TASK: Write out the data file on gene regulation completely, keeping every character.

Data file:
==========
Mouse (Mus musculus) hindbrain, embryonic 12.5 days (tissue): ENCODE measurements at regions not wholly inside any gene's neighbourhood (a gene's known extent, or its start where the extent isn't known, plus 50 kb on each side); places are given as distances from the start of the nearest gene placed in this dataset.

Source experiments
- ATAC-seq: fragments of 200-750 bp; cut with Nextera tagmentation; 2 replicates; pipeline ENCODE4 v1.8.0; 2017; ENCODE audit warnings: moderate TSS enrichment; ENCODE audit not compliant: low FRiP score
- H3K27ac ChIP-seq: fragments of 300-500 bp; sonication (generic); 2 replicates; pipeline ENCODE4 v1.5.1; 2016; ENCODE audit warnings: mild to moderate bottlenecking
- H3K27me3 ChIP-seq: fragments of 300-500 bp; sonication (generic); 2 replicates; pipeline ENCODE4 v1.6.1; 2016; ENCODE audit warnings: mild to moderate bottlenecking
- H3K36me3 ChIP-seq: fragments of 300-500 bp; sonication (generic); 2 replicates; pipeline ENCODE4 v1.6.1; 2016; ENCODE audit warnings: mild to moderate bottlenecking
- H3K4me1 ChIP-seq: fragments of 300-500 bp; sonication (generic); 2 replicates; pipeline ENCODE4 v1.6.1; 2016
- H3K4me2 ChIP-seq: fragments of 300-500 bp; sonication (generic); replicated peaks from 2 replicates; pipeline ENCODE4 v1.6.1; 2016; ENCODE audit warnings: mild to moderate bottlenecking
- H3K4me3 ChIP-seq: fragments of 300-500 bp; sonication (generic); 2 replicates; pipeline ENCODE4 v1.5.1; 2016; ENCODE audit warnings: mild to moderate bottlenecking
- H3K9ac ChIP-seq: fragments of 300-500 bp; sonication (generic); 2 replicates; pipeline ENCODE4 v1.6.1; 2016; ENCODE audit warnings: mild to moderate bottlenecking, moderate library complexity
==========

Mouse (Mus musculus) hindbrain, embryonic 12.5 days (tissue): ENCODE measurements at regions not wholly inside any gene's neighbourhood (a gene's known extent, or its start where the extent isn't known, plus 50 kb on each side); places are given as distances from the start of the nearest gene placed in this dataset.

Source experiments
- ATAC-seq: fragments of 200-750 bp; cut with Nextera tagmentation; 2 replicates; pipeline ENCODE4 v1.8.0; 2017; ENCODE audit warnings: moderate TSS enrichment; ENCODE audit not compliant: low FRiP score
- H3K27ac ChIP-seq: fragments of 300-500 bp; sonication (generic); 2 replicates; pipeline ENCODE4 v1.5.1; 2016; ENCODE audit warnings: mild to moderate bottlenecking
- H3K27me3 ChIP-seq: fragments of 300-500 bp; sonication (generic); 2 replicates; pipeline ENCODE4 v1.6.1; 2016; ENCODE audit warnings: mild to moderate bottlenecking
- H3K36me3 ChIP-seq: fragments of 300-500 bp; sonication (generic); 2 replicates; pipeline ENCODE4 v1.6.1; 2016; ENCODE audit warnings: mild to moderate bottlenecking
- H3K4me1 ChIP-seq: fragments of 300-500 bp; sonication (generic); 2 replicates; pipeline ENCODE4 v1.6.1; 2016
- H3K4me2 ChIP-seq: fragments of 300-500 bp; sonication (generic); replicated peaks from 2 replicates; pipeline ENCODE4 v1.6.1; 2016; ENCODE audit warnings: mild to moderate bottlenecking
- H3K4me3 ChIP-seq: fragments of 300-500 bp; sonication (generic); 2 replicates; pipeline ENCODE4 v1.5.1; 2016; ENCODE audit warnings: mild to moderate bottlenecking
- H3K9ac ChIP-seq: fragments of 300-500 bp; sonication (generic); 2 replicates; pipeline ENCODE4 v1.6.1; 2016; ENCODE audit warnings: mild to moderate bottlenecking, moderate library complexity